The Public Defender’s Office has already identified about 200 state prisoners and 1,800 other offenders either in jail or under the supervision of probation who might be eligible to be resentenced under Proposition 47. The first set of petitions are expected to be filed within the next day or so, with priority given to those in custody. Once the application is filed in court, the District Attorney’s Office will review it to make sure the person is eligible, then a judge will OK it and hand down a new, shorter sentence. The process could be as quick as a few weeks for the first group of offenders, said Mize, with public defender’s office.

“There will be a few cases that the DA thinks should be excluded, and we don’t, and those will be litigated,” Mize said. There may also be a few offenders that prosecutors think are too dangerous to be released, and those cases will be argued. Inmates who can’t be resentenced are those who have prior convictions such as murder, attempted murder and violent sex crimes.

The public defender’s office has also identified nearly 200,000 other people who have been convicted since 1990 — that’s as far back as its database goes — of the crimes reclassified under Proposition 47. They can now apply to have their records show misdemeanor rather than felony convictions. Statewide, that could apply to millions of people. Said Mize, “It will certainly take a lot more work in the short term.”


Prior related posts on California's Prop 47:

November 6, 2014 at 04:26 PM | Permalink

TrackBack

TrackBack URL for this entry:
https://www.typepad.com/services/trackback/6a00d83451574769e201bb07a711e8970d

Listed below are links to weblogs that reference Impact of California's Prop 47 already being felt ... by defense attorneys and police:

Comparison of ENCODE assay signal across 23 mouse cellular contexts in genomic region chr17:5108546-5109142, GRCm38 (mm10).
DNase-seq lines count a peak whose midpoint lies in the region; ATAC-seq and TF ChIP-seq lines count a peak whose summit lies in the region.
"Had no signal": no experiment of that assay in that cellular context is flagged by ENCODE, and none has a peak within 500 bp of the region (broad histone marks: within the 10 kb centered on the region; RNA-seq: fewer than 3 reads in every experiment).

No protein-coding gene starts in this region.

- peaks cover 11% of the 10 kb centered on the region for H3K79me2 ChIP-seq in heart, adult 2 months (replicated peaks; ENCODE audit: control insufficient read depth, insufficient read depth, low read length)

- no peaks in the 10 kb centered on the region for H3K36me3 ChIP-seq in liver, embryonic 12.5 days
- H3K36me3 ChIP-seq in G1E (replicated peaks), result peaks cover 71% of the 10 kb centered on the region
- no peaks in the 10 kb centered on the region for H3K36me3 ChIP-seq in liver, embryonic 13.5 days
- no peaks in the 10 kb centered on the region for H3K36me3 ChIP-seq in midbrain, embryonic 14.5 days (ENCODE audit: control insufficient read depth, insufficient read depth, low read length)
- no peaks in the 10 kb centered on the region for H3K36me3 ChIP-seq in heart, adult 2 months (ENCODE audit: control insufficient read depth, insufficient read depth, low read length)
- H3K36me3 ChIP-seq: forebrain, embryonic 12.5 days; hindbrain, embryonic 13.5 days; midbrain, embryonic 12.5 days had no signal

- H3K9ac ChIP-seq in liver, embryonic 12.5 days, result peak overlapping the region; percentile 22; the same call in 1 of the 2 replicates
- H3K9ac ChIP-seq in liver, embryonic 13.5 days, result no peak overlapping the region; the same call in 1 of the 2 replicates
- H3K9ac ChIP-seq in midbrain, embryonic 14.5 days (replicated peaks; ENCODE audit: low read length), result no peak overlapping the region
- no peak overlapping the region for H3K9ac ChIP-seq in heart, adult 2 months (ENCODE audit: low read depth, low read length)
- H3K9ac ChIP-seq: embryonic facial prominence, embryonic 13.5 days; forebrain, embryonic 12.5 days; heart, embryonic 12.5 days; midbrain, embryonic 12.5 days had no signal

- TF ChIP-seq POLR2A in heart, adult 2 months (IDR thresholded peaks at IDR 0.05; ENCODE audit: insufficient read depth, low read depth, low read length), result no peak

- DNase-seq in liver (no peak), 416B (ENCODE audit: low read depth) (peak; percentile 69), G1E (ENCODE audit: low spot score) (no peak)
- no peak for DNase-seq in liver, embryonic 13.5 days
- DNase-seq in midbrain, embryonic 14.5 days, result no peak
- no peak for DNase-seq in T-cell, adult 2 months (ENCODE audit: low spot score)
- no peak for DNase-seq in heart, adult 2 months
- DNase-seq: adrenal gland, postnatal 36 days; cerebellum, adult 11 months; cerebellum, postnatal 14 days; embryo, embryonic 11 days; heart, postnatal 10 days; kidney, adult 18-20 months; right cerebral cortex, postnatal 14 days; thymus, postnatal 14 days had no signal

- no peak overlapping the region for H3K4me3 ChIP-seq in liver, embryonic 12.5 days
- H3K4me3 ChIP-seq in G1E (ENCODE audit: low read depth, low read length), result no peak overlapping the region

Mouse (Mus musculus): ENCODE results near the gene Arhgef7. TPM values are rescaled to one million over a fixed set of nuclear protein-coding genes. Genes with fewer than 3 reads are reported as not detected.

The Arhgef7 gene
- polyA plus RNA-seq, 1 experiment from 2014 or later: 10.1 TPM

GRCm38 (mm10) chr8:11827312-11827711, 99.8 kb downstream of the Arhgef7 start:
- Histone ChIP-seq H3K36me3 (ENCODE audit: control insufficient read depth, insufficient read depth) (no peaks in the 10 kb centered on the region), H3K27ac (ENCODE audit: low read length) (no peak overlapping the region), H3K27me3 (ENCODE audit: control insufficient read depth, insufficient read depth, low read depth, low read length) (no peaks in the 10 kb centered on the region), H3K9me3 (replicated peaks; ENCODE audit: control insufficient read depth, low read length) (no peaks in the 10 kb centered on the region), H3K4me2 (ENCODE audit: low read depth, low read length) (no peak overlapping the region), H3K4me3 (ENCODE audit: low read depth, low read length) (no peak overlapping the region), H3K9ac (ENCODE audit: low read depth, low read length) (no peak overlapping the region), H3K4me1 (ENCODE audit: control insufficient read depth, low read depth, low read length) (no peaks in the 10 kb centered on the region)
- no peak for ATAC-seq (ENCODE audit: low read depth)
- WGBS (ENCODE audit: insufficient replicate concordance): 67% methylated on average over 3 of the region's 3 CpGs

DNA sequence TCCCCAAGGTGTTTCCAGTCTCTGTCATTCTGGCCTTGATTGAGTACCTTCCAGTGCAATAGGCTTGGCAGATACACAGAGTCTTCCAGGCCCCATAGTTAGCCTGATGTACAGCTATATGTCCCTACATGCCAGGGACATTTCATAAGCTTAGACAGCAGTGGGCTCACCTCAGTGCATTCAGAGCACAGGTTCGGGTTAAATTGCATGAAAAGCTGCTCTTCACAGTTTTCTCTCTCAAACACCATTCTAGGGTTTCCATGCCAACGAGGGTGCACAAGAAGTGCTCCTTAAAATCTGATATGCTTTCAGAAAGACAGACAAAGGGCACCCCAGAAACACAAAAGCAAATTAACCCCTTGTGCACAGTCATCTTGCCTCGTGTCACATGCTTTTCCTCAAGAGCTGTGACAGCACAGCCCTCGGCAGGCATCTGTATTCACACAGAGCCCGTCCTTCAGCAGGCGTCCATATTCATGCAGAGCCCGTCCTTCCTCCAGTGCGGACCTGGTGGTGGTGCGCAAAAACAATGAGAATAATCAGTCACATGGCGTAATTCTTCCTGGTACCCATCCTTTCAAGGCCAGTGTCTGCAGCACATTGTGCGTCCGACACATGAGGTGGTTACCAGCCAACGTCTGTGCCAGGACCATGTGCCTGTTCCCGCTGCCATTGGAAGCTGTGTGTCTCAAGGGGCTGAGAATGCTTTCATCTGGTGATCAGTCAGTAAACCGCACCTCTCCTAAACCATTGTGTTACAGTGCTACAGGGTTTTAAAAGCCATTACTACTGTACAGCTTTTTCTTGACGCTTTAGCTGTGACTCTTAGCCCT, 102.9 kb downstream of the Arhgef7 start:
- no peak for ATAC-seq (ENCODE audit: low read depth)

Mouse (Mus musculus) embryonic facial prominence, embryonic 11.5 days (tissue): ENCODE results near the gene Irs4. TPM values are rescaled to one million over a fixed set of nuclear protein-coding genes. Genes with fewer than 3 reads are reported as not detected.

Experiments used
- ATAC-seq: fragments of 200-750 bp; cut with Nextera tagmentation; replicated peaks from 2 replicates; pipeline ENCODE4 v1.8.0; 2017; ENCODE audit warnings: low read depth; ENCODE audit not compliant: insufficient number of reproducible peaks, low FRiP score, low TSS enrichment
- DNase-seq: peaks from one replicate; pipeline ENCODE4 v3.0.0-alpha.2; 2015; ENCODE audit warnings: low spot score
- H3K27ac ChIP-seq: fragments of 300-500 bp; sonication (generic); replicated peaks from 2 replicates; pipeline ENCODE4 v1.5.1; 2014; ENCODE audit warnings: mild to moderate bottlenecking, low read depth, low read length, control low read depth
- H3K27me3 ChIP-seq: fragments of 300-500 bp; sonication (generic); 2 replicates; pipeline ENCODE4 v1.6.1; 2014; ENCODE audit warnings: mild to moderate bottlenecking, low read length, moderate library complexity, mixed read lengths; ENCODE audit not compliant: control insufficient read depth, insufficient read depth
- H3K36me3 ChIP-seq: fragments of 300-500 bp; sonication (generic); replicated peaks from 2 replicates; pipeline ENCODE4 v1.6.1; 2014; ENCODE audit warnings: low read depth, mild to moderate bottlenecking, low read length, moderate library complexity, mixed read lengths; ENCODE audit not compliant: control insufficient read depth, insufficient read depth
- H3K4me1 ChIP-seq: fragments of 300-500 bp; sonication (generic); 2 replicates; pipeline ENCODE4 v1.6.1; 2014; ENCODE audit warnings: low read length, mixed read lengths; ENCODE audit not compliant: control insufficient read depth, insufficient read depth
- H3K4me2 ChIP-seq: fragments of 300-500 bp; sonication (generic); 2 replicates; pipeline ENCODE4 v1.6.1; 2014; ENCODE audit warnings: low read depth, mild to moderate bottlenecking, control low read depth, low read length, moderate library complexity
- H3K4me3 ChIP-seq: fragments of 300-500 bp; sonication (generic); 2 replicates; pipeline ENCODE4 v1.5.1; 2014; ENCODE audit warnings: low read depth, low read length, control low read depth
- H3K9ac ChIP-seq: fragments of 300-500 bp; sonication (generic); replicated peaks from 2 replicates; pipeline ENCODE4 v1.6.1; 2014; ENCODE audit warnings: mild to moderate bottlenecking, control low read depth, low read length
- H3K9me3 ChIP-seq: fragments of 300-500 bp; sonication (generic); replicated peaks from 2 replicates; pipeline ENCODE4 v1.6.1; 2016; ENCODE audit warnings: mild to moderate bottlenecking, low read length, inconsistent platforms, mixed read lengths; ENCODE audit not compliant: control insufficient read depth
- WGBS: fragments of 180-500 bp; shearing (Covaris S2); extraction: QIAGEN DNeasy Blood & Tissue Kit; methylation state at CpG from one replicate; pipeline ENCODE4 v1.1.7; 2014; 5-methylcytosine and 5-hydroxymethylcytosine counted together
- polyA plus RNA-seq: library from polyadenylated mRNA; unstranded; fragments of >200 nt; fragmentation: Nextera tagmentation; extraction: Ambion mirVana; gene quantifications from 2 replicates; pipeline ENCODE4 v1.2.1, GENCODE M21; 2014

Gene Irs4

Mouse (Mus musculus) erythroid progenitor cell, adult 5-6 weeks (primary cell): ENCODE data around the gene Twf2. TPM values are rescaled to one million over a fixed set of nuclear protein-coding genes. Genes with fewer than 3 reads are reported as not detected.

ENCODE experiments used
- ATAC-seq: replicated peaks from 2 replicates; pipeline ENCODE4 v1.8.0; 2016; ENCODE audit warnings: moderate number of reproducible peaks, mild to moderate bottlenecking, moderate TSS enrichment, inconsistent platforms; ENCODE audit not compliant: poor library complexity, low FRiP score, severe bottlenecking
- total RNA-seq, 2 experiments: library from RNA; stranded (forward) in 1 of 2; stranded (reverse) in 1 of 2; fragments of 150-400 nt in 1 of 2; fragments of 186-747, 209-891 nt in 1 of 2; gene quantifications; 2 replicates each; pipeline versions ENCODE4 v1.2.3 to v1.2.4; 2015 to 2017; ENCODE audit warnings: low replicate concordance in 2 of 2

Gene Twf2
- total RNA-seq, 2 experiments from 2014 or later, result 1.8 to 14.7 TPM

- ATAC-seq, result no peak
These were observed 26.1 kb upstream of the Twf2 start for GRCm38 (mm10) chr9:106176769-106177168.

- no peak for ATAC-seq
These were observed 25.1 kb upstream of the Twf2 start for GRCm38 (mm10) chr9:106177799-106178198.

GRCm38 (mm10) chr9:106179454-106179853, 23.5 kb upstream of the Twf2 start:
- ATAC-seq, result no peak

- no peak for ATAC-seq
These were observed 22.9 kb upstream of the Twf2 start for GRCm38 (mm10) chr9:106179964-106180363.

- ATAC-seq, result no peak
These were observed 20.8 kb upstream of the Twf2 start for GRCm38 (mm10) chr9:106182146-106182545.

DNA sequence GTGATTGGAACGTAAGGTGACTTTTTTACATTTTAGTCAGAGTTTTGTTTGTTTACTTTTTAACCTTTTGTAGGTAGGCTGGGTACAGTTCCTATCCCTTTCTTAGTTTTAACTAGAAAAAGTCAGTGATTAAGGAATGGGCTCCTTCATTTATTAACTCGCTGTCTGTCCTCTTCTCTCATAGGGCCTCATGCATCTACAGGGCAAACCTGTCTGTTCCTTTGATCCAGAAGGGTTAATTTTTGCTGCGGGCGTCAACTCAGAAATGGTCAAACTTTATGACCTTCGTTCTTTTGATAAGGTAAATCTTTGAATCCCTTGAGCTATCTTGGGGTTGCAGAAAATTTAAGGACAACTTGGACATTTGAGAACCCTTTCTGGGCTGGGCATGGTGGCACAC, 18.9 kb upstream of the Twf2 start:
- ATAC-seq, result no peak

Comments

The change in the police's job is fairly straight forward here. Most drug possession cases do occur in their presence so I don't think it'll change much (plus, they're probably used to issuing summonses for marijuana anyway). Larceny is the same way. They probably issue summons for Petit Larceny, so it's just a number change. I agree that it's important they get the memo about the law change, but it's not a dramatic thing.

That's in comparison to the massive increase in workload for Public Defender offices. I do wonder if California's statute actually authorizes them to take the cases (as a general rule, collateral proceedings are not critical stages where a defendant is entitled to counsel. While California can certainly authorize counsel beyond that point, it's a separate question whether they have). However, if they can handle the extra caseload without a dip in representation for their Constitutionally required clients, good for them. I do wonder if the whole thing can't just be handled administratively, though.

As a side issue, how do they determine whose felonies are now misdemeanors. I get it's easy if the indictment specifies the exact value, but what if it just said "greater than X" (the old value)? Would all those cases now be misdemeanors or is the burden on the inmate to demonstrate the actual value?

Posted by: Erik M | Nov 8, 2014 10:12:23 AM

What we have come up against is since the prop47 passing and the d.a. had just dropped the charges to possession,but wanted a felony charge decided to dismiss the whole case only to refile and charge all of the original charges and add enhancements to avoid the prop47 bill is this legal?
I am the parent of a paralegal student

Posted by: k lake | Nov 11, 2014 11:51:58 PM

Post a comment

In the body of your email, please indicate if you are a professor, student, prosecutor, defense attorney, etc. so I can gain a sense of who is reading my blog. Thank you, DAB